Scalproller - Inducing New Hair Growth through Skin Damage

One of the most promising approaches to ultimately solving the hair loss problem seems to be based on controlled skin damage that could produce new hair growth. The current hair loss treatments such as Rogaine (minoxidil) or Propecia (finasteride) cannot produce sufficient new hair growth whereas hair transplantation options are restricted by the limited amount of donor hair available, which is not sufficient to effectively cover large bald areas. Therefore, one of the options, which are still being explored, is to use techniques that would remove the skin’s top layers and which would cause some cells in the skin to turn themselves into hair producing cells.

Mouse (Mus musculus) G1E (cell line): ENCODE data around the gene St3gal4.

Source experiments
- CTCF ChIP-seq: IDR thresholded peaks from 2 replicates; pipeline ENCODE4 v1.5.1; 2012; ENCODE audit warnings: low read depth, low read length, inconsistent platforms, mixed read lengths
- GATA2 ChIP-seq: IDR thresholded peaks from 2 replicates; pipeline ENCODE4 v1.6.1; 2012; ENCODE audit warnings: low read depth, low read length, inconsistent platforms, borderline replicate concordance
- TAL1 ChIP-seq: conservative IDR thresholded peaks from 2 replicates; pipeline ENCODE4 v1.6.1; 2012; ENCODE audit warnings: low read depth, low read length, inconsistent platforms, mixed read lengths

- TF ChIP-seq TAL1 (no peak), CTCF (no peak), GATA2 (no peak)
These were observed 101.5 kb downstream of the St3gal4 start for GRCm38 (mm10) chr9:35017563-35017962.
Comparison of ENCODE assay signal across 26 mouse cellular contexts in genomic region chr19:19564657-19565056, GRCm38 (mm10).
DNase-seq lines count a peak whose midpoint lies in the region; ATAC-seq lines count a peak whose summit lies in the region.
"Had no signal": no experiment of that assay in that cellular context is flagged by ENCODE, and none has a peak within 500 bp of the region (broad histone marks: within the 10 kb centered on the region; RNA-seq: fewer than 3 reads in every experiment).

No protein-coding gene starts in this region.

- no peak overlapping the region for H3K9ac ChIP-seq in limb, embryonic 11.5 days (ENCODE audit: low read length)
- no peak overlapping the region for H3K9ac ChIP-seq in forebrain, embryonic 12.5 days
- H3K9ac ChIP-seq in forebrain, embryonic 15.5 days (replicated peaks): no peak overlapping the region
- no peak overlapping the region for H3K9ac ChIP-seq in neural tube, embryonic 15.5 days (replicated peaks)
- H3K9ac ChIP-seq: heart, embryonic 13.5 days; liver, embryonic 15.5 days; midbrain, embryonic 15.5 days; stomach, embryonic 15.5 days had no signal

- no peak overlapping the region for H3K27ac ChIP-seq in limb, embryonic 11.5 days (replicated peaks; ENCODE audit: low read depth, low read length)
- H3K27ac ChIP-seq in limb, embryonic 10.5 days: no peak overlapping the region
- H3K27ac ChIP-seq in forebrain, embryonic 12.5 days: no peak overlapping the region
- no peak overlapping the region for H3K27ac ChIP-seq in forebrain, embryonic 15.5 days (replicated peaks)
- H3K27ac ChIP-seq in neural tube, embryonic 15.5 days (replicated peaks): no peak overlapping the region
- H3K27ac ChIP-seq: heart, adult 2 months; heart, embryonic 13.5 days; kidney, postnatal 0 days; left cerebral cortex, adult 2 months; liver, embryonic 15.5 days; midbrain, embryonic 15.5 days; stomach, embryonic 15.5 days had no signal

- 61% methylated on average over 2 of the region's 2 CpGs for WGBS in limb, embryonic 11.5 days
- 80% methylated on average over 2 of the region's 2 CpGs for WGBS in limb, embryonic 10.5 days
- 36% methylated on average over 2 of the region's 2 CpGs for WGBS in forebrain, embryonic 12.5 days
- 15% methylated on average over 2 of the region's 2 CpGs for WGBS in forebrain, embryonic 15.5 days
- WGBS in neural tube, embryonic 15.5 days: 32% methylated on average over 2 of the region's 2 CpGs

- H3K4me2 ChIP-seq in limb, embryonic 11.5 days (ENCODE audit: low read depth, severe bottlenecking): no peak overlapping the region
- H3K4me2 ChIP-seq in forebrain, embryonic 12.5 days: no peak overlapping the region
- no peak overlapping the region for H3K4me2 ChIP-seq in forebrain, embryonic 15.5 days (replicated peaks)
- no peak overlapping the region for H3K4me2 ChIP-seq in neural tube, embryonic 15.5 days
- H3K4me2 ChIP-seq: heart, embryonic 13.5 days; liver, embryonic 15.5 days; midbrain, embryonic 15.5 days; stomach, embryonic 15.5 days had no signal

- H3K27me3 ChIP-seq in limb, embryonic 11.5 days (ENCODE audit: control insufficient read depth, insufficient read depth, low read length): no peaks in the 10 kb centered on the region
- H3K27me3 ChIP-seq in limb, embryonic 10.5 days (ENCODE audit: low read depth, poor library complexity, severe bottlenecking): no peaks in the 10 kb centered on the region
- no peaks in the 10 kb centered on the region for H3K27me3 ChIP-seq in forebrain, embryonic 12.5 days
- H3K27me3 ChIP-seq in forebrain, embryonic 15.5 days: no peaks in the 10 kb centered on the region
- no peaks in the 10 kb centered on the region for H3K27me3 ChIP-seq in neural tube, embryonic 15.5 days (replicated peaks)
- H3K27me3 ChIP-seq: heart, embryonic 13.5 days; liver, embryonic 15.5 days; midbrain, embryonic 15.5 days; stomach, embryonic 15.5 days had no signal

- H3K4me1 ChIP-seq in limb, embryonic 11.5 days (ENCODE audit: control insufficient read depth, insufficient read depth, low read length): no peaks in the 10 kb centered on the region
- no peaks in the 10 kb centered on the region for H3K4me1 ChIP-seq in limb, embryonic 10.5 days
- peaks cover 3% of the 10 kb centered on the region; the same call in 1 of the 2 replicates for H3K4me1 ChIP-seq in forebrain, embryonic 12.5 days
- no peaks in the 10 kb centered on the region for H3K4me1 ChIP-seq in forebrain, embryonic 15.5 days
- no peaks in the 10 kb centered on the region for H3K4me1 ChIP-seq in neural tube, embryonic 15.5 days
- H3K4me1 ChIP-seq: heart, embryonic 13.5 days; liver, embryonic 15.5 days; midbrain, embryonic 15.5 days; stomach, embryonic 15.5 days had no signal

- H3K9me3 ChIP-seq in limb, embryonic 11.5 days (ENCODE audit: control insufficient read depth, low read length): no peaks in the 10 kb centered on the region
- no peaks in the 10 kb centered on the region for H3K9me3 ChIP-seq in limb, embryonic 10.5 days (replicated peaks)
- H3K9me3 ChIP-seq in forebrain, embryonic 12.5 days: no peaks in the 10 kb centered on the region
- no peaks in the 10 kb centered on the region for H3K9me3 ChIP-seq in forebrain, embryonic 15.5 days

Although this research, mainly conducted by the US medical device firm Follica is yet in the initial stage of development there are already some, scientifically non-proven devices such as scalproller that base their effectiveness on this approach. Similar devices to the scalproller, called dermarollers, have been used to treat acne scars and wrinkles for some time, and to increase the penetration of skincare products. Scalproller uses tiny needles that penetrate into the scalp’s upper skin layers causing light damages that are said to induce new hair growth. In addition it also helps the penetration of topical hair growth treatments such as Rogaine, improving their effectiveness. The difference between dermarollers and a scalproller is mainly in the material used to make the needles. Scalproller is a new, yet untested device and consumers should know that it has not been clinically tested neither proven for treating hair loss and its potential side-effects are therefore unknown.